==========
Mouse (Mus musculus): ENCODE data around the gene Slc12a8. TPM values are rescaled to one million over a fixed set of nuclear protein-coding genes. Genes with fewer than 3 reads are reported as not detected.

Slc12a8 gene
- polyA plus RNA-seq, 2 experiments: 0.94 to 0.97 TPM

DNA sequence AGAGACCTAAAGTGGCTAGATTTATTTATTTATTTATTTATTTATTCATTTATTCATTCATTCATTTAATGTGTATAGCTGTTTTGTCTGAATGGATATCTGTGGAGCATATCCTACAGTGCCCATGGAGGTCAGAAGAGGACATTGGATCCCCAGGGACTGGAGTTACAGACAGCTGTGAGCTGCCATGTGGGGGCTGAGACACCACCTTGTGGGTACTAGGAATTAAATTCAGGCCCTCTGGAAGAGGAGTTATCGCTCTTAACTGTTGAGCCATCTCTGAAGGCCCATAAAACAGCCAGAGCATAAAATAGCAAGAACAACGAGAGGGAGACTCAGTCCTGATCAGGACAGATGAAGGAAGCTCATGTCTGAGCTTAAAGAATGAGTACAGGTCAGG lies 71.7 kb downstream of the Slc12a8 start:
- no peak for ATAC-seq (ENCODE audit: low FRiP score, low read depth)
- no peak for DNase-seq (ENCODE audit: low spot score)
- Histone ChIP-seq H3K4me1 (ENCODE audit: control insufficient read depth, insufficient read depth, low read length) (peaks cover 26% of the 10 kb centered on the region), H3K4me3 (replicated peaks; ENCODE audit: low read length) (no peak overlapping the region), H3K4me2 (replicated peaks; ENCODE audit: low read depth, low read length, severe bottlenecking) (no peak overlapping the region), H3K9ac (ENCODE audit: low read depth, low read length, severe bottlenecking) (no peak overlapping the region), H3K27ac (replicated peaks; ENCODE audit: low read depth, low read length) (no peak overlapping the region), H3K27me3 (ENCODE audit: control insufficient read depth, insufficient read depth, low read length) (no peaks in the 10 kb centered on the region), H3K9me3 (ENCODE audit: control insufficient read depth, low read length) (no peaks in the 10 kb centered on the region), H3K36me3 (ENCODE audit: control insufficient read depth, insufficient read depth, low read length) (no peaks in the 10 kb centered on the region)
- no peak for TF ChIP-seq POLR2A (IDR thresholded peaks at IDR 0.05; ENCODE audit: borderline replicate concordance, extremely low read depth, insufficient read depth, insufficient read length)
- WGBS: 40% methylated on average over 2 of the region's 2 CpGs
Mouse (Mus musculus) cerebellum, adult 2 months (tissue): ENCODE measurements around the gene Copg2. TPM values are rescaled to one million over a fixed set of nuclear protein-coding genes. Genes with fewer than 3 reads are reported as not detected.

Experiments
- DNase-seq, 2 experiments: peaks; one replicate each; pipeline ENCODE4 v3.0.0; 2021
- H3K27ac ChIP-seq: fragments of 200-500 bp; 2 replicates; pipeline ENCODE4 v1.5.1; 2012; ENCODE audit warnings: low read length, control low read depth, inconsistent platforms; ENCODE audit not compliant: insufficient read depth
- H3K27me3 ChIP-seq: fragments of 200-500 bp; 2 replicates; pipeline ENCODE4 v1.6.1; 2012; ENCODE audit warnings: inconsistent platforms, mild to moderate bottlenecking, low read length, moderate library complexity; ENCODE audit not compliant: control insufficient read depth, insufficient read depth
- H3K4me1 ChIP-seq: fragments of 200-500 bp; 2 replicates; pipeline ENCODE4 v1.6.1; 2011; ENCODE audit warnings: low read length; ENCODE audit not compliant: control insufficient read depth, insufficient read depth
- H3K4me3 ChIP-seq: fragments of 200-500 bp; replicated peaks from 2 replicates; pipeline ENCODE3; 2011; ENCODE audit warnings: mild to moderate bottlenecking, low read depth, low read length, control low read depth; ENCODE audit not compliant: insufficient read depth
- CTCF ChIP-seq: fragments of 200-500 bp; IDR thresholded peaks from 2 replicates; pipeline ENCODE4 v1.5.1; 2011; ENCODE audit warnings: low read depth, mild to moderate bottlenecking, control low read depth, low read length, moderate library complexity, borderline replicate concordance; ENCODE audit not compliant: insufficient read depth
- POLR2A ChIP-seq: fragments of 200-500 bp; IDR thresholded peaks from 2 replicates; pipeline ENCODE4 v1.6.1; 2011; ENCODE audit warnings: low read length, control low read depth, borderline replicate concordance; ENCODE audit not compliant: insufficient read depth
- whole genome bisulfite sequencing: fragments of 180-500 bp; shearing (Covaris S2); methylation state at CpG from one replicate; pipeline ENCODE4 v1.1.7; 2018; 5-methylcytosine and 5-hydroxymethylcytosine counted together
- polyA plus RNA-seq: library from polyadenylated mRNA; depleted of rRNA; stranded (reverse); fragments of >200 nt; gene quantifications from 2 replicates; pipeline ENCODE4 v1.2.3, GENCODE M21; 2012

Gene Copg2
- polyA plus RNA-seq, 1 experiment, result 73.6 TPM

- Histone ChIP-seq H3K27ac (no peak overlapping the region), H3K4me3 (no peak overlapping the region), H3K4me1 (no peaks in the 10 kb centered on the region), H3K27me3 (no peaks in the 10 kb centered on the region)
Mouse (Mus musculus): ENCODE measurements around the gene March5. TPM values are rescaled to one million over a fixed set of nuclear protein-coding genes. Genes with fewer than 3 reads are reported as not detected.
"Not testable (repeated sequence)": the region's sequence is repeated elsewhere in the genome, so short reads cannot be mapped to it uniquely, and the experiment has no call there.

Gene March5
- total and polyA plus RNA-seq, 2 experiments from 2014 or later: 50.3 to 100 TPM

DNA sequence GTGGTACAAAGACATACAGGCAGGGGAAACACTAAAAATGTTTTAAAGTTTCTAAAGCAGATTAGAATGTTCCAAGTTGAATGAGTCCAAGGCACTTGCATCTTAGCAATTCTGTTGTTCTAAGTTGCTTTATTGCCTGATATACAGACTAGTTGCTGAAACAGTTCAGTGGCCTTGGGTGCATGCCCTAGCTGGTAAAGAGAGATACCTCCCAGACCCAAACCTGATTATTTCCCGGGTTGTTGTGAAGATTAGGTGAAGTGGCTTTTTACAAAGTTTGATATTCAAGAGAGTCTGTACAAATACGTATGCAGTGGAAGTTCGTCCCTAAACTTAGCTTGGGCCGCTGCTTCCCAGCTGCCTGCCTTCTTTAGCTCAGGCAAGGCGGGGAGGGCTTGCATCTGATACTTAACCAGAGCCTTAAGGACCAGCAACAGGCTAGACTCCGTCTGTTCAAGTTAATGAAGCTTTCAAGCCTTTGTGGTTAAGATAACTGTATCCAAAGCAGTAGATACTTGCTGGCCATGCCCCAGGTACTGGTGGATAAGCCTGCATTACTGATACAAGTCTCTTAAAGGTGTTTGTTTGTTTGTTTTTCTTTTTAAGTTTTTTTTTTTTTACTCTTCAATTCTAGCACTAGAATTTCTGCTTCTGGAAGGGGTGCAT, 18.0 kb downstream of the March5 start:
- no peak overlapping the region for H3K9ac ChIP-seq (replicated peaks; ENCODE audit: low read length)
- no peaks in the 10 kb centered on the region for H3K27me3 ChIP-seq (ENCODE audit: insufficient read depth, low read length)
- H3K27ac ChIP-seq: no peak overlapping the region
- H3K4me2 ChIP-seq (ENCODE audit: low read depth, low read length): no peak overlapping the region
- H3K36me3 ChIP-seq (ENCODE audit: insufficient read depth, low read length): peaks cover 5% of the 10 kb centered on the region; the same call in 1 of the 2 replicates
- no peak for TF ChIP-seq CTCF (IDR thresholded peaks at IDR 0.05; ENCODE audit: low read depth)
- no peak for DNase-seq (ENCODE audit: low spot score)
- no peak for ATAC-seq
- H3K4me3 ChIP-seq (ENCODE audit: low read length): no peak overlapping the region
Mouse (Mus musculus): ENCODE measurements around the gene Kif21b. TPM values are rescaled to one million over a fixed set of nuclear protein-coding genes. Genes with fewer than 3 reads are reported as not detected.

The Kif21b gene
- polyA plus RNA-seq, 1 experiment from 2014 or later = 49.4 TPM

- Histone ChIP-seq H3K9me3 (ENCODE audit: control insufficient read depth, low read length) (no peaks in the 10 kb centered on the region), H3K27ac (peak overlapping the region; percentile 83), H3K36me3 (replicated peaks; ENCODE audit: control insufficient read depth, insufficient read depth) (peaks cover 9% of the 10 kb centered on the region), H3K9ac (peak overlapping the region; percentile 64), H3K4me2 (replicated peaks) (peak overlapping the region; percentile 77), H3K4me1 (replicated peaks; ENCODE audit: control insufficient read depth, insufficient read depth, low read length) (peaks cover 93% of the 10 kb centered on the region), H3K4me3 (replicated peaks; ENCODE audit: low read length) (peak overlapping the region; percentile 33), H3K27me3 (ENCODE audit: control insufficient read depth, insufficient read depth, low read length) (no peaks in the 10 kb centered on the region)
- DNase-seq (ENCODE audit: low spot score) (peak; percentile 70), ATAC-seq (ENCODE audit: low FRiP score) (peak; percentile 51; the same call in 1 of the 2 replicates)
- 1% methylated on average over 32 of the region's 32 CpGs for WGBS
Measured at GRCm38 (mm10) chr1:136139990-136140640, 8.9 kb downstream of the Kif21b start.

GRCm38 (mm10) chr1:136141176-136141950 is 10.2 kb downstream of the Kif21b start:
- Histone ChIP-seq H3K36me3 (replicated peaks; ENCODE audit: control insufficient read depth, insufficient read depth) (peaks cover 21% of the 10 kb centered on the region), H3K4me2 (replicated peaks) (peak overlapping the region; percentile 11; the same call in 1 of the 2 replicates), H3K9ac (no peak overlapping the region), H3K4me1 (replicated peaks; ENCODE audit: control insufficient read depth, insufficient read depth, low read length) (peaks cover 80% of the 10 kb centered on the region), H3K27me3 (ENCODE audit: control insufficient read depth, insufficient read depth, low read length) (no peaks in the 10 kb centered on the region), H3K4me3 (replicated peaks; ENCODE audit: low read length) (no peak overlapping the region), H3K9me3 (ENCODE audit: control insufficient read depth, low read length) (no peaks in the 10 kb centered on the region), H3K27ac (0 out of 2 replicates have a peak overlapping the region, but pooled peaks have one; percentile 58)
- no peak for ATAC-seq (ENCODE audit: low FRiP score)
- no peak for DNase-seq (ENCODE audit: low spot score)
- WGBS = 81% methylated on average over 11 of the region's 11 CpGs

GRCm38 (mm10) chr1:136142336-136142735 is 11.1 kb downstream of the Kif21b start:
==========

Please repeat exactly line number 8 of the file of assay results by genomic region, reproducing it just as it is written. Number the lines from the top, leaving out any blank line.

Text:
- no peak for TF ChIP-seq POLR2A (IDR thresholded peaks at IDR 0.05; ENCODE audit: borderline replicate concordance, extremely low read depth, insufficient read depth, insufficient read length)